For my son, 100 is the biggest number in existence. If you ever want to express the idea that something is truly superlative, just label it with 100. For example, if you had a really great time at the park today, you had “100 fun.” If I am eagerly awaiting a weekend birthday party, I’m “100 excited.” You get the idea.
Of course the idea of using a quantitative measurement for an abstract concept is ludicrous. But he’s four years old, so we give him a pass. After all, he’s cute!
As I think about the way we treat assessment in our classrooms, it occurs to me that we might do the same thing. I teach a unit. I give a test. A student takes that test and gets a 92. He now has 92 learning.
We have attached this type of quantitative measurement to teaching and learning for so long now that it doesn’t even strike us as being odd. We never ask the question, “what do these numbers mean?” Are we measuring what we think we’re measuring? Are we even using the right unit of measure?
The fact that we’ve been using this method for so long should suggest that a) something about it works, b) its too hard to do anything else, or c) we’re afraid of what a better assessment might reveal. I suppose there is also a third option – a combination of the first three.
I am willing to admit that there is a correlation between a student’s grade in a class and his ability to show mastery of the concepts. But when we use those grades to rank and sort and determine important life decisions like college entrance is correlation enough? And when we also use factors like “neatness” and “class participation” in the equation, does that not lessen the correlation?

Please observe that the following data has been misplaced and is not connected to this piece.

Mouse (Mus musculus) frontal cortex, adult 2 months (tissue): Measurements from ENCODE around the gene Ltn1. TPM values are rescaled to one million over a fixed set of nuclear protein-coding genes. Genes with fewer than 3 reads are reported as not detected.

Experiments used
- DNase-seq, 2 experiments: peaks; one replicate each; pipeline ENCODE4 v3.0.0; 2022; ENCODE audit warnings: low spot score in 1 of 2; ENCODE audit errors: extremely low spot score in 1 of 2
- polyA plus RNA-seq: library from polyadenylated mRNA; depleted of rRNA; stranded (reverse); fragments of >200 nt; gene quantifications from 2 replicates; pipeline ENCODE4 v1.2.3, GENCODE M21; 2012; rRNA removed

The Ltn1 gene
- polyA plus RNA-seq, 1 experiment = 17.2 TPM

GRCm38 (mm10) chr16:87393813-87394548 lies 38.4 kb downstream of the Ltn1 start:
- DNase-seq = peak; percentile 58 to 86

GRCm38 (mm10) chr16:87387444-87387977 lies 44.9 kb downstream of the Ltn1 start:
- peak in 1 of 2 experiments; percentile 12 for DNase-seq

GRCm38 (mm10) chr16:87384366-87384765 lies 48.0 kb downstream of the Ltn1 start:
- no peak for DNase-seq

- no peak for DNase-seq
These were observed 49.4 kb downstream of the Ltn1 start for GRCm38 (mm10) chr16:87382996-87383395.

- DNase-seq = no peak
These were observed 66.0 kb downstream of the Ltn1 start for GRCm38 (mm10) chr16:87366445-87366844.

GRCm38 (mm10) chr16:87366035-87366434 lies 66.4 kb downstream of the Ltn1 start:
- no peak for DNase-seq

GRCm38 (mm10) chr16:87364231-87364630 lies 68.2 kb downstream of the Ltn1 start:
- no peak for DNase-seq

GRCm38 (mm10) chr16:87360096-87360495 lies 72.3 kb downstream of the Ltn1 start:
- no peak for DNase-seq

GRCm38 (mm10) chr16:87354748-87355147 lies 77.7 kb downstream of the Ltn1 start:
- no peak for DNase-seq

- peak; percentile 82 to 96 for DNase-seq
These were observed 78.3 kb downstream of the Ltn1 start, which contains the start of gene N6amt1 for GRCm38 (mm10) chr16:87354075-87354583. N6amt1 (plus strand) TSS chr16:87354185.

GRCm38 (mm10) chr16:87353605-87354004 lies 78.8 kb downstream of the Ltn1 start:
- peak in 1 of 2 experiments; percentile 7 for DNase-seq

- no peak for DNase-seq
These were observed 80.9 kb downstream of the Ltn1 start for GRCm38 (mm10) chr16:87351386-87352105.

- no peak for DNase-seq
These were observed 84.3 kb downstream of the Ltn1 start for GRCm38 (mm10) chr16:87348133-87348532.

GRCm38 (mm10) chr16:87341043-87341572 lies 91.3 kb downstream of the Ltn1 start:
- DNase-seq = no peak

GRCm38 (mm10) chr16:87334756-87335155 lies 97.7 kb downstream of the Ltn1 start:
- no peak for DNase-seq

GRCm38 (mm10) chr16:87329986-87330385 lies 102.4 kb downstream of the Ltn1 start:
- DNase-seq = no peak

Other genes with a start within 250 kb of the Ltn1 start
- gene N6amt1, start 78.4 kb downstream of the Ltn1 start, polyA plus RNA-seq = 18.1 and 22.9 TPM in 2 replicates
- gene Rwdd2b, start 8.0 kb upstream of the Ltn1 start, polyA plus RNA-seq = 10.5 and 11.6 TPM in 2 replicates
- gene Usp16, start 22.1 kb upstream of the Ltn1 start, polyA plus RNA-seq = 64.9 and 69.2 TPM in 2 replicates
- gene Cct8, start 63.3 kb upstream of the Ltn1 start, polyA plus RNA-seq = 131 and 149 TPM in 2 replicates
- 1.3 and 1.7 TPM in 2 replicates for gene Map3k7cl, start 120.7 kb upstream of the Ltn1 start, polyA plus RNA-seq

All this to say, I find myself more and more on the student portfolio bandwagon. Not just because it is the latest fad in assessment and not because it gives me another opportunity to use technology to solve a problem. I am in favor of the idea because in a world where the number we assign to a student can make or break him we owe it to that student to be as comprehensive and transparent with the grading process as possible. A cumulative portfolio of student work gives us a tool to attempt just that.
Of course no single classroom teacher can change the entire structure of academic assessments. But just because you still have to give a grade doesn’t mean you can’t also provide a portfolio. If what people like Tony Wagner (of Harvard University) and others say is true, colleges and universities are slowly starting to see the value of a portfolio in their admissions process, while simultaneously devaluing standardized assessments.
How can you do this in your classroom? Here’s a simple two-step solution:
- Assign meaningful work
- Archive the products of that work
Step one is really the hard part. Keeping an archive is easy. There are a variety of ways to do this, including just taking pictures or making recordings of the student’s work. You can then save it to a hard drive or post it to a blog so that there is a lasting record of what that student has done. Use standardized file formats so that they are easily accessible across platforms, and you’ve got an invaluable tool for that student to give an authentic account of what he or she can do.
We can argue all day about whether the educational system will ever change to fully adopt methods like this for assessment. The answer to that question, however, is irrelevant. If we can see the value in the endeavor and know that it is technically possible, why not start now?
We 100 owe it to our students.